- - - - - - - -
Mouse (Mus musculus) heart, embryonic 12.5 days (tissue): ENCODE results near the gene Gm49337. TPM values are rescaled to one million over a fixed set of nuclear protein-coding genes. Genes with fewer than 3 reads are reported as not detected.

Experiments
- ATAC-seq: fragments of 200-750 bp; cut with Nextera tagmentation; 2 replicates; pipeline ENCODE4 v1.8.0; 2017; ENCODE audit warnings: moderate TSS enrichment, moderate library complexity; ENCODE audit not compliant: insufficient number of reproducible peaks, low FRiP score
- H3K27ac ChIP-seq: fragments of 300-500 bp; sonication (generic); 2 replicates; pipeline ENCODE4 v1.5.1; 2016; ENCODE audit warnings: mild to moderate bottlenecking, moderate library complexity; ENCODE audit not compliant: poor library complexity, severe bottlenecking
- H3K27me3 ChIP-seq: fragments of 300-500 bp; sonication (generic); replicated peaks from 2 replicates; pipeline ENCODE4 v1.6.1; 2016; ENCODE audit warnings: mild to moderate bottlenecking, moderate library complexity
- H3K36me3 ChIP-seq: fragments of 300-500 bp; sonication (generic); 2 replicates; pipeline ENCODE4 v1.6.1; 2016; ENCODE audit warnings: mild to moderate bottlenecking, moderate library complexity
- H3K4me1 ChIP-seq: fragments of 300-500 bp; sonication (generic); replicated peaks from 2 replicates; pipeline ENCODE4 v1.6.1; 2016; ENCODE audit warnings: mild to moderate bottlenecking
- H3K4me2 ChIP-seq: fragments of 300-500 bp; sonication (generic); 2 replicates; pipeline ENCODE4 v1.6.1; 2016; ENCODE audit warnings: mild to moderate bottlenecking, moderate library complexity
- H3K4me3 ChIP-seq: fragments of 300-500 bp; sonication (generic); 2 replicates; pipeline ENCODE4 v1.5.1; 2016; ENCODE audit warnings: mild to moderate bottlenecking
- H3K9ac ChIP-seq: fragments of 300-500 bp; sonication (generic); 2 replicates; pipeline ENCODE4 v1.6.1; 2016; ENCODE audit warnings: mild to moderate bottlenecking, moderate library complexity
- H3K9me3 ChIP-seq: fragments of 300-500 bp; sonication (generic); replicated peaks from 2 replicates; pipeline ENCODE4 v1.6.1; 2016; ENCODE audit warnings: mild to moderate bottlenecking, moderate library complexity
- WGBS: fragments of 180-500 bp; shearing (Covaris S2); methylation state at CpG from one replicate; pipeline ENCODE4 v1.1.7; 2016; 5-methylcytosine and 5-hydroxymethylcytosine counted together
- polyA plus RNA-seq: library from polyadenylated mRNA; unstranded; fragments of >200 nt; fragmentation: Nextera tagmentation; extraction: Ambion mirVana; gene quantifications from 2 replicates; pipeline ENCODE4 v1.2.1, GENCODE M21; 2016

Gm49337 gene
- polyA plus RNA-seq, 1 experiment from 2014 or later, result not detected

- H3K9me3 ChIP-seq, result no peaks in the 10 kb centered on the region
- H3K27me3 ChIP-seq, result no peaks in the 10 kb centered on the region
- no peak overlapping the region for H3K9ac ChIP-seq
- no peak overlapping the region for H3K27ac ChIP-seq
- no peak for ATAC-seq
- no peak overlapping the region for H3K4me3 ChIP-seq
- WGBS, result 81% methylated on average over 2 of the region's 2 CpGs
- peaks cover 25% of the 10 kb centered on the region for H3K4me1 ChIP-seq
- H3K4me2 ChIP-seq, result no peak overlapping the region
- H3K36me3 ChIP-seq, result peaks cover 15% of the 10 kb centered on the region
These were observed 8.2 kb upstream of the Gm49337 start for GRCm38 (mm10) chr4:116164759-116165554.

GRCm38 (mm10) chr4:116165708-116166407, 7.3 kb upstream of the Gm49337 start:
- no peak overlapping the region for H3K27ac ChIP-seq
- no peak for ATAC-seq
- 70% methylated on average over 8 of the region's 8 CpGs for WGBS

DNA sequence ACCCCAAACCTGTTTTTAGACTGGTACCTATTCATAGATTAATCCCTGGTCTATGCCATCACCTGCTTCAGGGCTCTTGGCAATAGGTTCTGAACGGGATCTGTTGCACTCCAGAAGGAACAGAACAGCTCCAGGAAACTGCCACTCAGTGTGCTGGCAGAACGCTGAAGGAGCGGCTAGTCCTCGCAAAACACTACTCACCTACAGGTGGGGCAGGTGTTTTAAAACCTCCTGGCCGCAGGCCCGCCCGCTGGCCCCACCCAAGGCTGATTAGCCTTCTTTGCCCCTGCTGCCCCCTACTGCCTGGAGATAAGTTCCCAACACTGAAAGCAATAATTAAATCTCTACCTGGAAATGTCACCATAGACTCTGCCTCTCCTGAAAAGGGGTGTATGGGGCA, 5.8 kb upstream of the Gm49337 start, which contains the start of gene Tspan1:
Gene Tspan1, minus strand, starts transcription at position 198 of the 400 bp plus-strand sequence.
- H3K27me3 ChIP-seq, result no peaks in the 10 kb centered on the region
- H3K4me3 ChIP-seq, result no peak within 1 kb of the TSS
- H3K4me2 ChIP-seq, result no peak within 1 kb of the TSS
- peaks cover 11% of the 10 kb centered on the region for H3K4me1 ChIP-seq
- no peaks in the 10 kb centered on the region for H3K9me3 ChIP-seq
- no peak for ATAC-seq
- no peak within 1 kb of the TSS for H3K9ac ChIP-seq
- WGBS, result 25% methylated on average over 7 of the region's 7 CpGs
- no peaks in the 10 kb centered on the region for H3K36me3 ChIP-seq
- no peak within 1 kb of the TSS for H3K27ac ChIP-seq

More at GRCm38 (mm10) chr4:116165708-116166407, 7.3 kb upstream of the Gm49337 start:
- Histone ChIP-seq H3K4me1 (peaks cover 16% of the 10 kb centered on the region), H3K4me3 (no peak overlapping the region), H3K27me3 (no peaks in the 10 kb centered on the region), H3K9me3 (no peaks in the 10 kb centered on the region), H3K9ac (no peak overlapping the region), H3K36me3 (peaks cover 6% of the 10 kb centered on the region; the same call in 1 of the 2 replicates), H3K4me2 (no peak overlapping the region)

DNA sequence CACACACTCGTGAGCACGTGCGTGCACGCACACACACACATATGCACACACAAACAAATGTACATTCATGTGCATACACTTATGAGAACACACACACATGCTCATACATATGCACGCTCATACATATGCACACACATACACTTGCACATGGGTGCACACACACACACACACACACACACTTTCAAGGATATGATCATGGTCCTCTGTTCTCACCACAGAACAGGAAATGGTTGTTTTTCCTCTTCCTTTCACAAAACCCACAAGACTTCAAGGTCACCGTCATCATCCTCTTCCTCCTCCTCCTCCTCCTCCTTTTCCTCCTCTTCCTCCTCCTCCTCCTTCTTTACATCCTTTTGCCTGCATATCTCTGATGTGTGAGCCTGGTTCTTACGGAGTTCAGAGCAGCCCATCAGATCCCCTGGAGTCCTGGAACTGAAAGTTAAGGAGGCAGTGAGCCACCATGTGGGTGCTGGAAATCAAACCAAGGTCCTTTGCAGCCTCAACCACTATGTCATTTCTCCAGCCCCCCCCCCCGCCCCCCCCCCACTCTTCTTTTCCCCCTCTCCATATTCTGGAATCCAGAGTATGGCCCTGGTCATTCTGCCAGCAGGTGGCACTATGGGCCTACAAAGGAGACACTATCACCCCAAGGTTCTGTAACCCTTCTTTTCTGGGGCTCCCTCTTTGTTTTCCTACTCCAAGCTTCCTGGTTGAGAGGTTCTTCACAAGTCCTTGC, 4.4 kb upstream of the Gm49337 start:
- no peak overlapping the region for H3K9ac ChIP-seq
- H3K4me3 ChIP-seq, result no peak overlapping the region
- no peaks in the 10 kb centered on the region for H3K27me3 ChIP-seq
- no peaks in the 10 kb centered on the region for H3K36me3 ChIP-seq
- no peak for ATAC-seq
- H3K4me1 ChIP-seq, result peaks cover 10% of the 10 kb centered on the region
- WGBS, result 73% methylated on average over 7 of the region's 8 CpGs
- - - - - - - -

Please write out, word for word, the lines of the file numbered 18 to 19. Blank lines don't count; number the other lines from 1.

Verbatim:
- no peak overlapping the region for H3K9ac ChIP-seq
- no peak overlapping the region for H3K27ac ChIP-seq